A rod-shaped bacterium. The organism that causes cholera is a gram-negative bacillus.
A variant strain of a bacterial species with distinctive physiological characteristics.
Salts and minerals that ionize in body fluids. Common human electrolytes include sodium, chloride, potassium, and calcium. Electrolytes control the fluid balance of the body and are important in muscle contraction, energy generation, and almost all major biochemical reactions in the body.
An outbreak of disease during which the number of cases highly exceeds the usual or typical number of cases.
A widespread epidemic that affects whole countries or the entire world.
A poison. In the case of cholera, a poison secreted as a byproduct of the growth of the cholera bacteria in the small intestine.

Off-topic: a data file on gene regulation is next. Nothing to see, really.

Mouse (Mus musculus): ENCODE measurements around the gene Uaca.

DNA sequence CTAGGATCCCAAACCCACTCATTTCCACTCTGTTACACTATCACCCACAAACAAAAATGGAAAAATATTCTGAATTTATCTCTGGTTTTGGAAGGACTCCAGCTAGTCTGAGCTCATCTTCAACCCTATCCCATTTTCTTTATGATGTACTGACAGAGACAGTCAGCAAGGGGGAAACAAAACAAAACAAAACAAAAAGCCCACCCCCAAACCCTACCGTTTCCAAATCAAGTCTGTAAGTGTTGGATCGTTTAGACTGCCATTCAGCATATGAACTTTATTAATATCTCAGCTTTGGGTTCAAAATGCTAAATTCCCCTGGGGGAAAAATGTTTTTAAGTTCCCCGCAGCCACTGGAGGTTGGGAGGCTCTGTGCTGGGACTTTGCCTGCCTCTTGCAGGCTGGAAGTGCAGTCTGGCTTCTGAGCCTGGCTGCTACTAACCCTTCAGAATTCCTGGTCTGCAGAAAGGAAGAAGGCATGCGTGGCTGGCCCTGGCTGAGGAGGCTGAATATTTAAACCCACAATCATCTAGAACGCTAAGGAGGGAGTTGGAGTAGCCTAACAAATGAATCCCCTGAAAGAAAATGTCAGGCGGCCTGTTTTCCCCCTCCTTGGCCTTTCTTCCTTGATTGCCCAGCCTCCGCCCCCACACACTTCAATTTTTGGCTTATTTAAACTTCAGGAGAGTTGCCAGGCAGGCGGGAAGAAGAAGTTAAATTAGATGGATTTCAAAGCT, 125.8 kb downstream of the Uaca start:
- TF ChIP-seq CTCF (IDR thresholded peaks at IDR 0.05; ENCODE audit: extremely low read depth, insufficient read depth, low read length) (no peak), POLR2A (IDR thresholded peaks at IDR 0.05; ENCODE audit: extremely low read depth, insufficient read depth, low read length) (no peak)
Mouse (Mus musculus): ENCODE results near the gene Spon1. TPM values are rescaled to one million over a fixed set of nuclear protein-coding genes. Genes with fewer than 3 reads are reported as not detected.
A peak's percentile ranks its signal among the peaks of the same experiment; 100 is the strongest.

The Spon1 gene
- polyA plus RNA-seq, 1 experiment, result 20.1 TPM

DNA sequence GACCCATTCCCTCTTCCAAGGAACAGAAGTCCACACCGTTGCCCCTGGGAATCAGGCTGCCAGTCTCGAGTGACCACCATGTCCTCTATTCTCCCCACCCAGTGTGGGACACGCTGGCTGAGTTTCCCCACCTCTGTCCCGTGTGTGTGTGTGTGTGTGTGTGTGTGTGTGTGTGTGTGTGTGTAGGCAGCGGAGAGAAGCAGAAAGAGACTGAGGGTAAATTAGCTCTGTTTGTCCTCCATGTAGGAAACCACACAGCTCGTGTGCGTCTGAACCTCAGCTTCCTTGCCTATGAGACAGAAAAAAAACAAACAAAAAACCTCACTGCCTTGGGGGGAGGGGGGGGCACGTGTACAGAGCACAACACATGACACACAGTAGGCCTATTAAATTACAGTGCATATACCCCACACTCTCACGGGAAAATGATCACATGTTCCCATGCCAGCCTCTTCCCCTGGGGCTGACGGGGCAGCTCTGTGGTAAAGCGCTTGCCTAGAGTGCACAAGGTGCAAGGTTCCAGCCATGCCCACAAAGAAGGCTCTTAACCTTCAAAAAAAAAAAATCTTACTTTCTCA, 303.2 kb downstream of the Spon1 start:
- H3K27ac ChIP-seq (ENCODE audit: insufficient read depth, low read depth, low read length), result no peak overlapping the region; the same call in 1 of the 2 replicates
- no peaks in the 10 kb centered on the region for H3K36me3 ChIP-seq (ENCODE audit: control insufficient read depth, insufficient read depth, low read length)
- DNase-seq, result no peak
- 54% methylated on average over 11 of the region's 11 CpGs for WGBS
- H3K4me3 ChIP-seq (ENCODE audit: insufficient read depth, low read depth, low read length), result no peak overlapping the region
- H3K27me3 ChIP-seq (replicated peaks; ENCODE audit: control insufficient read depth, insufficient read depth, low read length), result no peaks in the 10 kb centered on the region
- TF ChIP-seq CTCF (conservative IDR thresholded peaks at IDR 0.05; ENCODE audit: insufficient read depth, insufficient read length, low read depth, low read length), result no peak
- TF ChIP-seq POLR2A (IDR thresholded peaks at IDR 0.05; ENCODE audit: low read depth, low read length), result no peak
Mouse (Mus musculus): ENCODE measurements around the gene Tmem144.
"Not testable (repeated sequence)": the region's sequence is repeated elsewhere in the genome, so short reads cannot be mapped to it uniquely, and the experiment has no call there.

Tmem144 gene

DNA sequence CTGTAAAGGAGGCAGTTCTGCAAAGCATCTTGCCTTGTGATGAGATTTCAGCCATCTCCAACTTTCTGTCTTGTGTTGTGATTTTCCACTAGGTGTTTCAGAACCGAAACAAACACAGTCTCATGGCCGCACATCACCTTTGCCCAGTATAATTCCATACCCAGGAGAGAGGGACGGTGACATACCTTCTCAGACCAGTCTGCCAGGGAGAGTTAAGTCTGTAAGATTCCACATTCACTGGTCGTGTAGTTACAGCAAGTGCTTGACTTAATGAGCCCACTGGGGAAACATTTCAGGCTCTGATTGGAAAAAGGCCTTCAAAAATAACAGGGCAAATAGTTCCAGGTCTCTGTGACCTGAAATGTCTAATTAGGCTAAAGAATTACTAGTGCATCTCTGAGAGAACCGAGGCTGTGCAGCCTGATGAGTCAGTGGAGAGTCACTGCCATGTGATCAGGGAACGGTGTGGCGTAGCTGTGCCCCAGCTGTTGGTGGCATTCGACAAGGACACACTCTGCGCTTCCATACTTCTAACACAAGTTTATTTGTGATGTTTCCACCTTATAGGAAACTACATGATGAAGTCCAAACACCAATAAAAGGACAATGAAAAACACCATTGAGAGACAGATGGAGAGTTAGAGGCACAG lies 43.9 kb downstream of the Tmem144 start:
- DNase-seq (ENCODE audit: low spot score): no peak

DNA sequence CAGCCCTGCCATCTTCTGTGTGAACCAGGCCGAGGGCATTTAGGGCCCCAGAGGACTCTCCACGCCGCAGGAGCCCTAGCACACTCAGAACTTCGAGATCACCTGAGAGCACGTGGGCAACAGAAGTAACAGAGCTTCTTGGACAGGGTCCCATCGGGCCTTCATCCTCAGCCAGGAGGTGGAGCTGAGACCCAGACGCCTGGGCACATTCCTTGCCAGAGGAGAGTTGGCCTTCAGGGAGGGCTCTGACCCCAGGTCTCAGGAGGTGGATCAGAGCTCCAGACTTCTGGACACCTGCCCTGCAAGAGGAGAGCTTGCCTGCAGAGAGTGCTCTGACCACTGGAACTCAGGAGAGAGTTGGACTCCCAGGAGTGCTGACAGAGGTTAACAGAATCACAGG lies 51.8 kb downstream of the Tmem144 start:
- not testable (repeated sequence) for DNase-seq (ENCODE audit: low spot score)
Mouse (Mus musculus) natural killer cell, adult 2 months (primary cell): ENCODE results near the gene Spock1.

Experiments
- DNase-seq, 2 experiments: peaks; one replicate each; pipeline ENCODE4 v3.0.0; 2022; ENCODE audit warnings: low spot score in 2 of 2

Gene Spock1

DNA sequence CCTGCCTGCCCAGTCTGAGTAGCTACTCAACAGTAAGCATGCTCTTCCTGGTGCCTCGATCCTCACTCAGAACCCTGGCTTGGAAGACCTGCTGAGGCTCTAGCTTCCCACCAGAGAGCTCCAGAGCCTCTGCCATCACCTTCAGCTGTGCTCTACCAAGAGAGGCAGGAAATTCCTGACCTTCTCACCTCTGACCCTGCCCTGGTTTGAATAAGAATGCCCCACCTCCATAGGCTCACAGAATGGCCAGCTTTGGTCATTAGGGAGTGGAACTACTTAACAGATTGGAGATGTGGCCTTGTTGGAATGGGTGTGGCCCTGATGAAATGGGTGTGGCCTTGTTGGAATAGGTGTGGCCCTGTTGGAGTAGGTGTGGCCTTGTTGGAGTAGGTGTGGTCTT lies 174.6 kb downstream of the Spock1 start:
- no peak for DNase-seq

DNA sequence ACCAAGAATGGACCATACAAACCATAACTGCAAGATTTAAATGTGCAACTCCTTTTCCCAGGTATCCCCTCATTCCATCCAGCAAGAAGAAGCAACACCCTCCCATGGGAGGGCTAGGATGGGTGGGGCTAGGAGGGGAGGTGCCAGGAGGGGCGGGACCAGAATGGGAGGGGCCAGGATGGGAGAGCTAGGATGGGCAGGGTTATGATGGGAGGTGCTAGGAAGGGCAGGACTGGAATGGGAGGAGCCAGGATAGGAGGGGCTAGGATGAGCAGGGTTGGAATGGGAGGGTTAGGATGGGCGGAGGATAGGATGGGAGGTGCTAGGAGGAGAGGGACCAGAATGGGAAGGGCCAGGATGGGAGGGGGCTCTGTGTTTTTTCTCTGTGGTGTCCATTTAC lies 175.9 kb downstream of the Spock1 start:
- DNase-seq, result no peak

Other antibiotics used to speed up the clearance of V. cholerae from the body are azithromycin (Zithromax), doxycycline (Bio-Tab, Doryx, Vibramycin), ciprofloxacin (Cipro), and erythromycin.

Alternative and complementary treatment

The Centers for Disease Control and Prevention (CDC) has reported that the administration of zinc along with rehydration therapy and antibiotic therapy significantly shortens the duration and severity of diarrhea in children with cholera and several other diarrhea-causing diseases. The CDC recommends the use of zinc as a complementary treatment generally in children with significant diarrhea.

Public health role and response